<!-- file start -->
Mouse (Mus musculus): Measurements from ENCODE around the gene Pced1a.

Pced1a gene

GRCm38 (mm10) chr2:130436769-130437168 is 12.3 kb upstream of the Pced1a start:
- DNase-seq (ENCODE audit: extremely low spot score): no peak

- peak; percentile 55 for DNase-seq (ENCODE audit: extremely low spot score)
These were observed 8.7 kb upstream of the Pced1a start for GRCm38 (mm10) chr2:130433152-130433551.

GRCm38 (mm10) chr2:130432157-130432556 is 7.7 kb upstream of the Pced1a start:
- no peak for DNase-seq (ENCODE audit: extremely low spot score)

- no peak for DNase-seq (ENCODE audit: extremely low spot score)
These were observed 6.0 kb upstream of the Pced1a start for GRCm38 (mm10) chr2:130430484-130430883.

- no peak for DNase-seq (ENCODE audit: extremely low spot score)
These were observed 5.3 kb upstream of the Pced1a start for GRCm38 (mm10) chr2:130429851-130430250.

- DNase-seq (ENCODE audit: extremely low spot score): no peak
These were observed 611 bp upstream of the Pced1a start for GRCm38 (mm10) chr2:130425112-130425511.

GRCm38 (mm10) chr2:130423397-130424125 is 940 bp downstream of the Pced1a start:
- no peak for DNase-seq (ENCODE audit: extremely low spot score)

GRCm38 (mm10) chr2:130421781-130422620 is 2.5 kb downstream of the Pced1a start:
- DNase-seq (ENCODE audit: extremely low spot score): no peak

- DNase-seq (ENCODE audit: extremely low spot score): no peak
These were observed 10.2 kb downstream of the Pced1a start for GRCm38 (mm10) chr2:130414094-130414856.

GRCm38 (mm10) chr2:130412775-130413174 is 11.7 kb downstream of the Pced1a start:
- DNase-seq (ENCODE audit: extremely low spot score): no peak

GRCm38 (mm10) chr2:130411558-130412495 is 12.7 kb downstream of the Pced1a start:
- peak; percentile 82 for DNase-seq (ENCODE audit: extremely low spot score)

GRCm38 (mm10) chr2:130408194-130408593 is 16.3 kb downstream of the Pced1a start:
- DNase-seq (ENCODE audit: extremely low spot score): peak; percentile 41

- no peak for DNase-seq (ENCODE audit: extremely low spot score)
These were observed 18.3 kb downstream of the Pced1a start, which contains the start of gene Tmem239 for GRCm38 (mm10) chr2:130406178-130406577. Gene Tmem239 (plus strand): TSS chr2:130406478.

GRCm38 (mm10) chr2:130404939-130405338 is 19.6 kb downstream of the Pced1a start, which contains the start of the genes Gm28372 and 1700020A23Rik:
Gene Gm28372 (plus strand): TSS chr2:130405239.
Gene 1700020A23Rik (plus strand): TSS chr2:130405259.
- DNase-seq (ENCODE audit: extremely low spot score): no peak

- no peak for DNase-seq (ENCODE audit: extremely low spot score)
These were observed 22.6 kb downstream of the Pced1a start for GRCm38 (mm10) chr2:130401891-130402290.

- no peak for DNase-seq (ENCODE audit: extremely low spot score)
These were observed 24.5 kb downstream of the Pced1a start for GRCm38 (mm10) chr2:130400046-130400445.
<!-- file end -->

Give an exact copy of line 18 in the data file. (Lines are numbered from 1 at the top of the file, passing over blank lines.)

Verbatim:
- DNase-seq (ENCODE audit: extremely low spot score): no peak